Love cars? Climb in the driver's seat for the latest in reviews, advice and picks by our editors.
By Make & Model
We cover it all, click your favorite
The F12 Berlinetta is Ferrari's latest front-mid-engined
The F12 replaces the 599 GTB and is faster, lighter, and just plain better than its predecessor.
The Berlinetta is long and low, sitting purposefully on 20-inch wheels.
Quad exhausts? Yes, please.
Carbon-ceramic brakes offer strong initial bite and great performance, even when very hot.
The classic Ferrari logo, this time mounted on what's called an "Aero Bridge" fender.
Another angle of the fender, with a large cutout to bring air
to the side of the car.
Under the hood is perhaps the best view of this car, with the 6.3-liter V12 nestled in a cradle of carbon fiber.
A closer view of the 731-horsepower monster.
Classic detailing abounds.
Let's take a seat inside...
Plenty of carbon and leather on display here.
This parcel shelf behind the seats is a lovely touch, but a costly option.
These seats are a racy option, well-suited for the track, but their lack of adjustment means they may not be the best for touring.
A look forward at the simple but comprehensive interior.
This is the skinny display that the passenger gets, displaying traction control settings or speed and rpm. It's available on the FF as well.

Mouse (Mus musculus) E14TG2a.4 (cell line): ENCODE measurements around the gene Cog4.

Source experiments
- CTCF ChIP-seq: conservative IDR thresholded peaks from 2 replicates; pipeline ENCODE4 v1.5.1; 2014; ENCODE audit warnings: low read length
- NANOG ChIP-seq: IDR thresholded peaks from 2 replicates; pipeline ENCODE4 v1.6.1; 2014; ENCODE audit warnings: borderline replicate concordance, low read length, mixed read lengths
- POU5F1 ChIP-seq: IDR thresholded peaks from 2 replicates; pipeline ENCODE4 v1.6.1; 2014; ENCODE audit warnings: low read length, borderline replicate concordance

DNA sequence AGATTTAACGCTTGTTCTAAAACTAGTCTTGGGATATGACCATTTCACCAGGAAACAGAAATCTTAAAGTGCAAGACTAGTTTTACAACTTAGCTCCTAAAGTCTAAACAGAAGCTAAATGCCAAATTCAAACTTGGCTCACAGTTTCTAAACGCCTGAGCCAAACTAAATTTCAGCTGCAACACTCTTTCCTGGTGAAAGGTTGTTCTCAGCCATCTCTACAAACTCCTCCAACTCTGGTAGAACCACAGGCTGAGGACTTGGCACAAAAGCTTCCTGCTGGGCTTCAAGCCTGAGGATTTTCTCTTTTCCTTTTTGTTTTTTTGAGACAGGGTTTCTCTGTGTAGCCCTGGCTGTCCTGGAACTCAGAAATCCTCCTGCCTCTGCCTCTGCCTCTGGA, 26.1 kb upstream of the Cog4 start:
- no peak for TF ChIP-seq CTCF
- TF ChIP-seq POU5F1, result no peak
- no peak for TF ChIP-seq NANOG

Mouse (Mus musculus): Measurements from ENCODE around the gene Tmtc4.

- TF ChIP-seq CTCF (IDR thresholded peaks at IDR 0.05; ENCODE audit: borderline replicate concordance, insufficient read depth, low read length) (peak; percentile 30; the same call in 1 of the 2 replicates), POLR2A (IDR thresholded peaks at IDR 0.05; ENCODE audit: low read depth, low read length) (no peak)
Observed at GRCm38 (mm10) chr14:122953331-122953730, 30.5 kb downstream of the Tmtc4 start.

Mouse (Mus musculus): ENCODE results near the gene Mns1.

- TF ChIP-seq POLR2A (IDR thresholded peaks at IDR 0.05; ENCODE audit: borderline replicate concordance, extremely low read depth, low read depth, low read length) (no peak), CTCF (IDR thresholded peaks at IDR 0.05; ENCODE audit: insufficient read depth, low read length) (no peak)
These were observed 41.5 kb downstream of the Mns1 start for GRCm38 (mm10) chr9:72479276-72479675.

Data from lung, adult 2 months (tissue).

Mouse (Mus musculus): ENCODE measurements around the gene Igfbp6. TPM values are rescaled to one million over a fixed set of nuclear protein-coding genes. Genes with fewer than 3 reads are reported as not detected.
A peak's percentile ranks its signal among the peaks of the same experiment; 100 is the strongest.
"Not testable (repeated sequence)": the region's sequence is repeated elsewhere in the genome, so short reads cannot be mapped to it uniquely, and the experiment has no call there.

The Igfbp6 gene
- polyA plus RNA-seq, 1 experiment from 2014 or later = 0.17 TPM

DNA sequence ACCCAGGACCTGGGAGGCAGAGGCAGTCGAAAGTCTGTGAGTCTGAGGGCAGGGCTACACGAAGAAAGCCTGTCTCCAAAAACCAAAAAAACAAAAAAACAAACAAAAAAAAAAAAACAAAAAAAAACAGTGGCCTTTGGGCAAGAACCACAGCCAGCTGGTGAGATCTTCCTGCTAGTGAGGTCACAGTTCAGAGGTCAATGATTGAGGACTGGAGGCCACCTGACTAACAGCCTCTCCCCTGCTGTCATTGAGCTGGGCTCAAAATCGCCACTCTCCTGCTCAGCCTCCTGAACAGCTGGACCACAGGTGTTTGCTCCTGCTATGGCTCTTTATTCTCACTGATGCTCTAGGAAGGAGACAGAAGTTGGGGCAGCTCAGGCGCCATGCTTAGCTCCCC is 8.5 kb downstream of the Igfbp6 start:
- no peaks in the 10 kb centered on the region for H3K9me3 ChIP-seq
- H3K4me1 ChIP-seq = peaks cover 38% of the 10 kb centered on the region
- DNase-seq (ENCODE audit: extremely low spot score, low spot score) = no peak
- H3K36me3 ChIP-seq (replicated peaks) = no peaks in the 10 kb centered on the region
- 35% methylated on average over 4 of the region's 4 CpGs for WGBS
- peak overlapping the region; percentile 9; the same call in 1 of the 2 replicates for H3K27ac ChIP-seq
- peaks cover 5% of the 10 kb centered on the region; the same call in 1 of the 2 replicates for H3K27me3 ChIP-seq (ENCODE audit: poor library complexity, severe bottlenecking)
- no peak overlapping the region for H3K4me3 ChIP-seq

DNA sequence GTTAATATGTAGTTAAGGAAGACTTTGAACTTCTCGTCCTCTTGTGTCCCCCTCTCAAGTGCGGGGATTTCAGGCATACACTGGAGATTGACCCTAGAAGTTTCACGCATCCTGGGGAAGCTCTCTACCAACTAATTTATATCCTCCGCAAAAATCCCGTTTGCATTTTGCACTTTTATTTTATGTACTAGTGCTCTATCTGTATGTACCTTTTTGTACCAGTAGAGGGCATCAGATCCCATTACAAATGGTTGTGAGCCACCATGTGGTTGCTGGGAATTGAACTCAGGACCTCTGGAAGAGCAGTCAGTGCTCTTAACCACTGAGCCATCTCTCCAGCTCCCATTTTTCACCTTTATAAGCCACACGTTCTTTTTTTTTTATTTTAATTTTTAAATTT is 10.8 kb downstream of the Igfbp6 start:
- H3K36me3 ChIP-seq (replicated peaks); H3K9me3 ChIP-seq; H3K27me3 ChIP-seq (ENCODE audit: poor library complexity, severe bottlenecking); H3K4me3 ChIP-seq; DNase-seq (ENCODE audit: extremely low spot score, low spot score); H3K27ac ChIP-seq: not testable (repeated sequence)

The sweeping center console, including buttons for controlling the transmission and dual climate control.
Titanium climate vents? But of course.
Dual-zone climate control is here, controlled with a series of physical dials.
This is the four-way controller that's used for navigating through the infotainment system. It's small but easily within reach for the driver -- but not the passenger.
The F12's steering wheel, shared with the 458 and FF. Everything you need is quickly at hand. The red knob (called a manettino) controls driving modes quickly and easily.
The dashboard, naturally dominated by the central tach.
The speedometer is on the left by default.
The left display can also show current traction control and driving modes.
Car status is displayed on the left, too, including trip.
Each page is easily accessed.
On the right you have controls for the nondriving features, including phone integration.
SiriusXM is here, if you'd like a little satellite radio.
The navigation system is basic, but voice recognition is good.
Again, a four-way selection for the right display.
And, last but not least, a decently sized trunk, complete with plush carpet, of course.
Meet the drop-resistant Moto Z2 Force
The Moto Z2 Force is really thin, with a fast processor and great battery life. It can survive drops without shattering.